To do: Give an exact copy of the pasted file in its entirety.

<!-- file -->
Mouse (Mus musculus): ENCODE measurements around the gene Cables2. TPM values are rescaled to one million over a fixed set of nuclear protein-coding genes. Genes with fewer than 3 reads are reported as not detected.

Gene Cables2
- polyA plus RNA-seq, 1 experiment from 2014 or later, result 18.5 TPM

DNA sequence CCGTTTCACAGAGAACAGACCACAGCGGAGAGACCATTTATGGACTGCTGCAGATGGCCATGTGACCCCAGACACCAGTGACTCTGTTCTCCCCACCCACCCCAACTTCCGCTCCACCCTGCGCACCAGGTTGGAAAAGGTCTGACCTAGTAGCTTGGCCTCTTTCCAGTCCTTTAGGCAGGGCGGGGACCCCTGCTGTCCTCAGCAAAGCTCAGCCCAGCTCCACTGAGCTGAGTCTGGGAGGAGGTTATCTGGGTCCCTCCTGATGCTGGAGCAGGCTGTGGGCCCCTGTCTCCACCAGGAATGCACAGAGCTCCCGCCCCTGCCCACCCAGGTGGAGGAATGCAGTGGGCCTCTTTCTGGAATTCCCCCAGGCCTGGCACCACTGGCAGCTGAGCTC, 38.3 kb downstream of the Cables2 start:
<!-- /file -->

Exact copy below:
Mouse (Mus musculus): ENCODE measurements around the gene Cables2. TPM values are rescaled to one million over a fixed set of nuclear protein-coding genes. Genes with fewer than 3 reads are reported as not detected.

Gene Cables2
- polyA plus RNA-seq, 1 experiment from 2014 or later, result 18.5 TPM

DNA sequence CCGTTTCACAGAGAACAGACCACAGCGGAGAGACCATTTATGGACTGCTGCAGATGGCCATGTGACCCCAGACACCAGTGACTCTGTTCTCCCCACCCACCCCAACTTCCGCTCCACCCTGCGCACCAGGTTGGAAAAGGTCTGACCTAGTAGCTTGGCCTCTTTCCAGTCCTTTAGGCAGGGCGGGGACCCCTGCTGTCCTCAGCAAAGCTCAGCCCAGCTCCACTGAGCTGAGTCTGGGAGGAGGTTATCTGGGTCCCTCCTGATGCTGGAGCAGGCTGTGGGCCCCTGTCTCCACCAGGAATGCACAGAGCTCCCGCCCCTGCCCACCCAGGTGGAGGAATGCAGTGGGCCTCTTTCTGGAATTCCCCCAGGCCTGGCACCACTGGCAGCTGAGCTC, 38.3 kb downstream of the Cables2 start: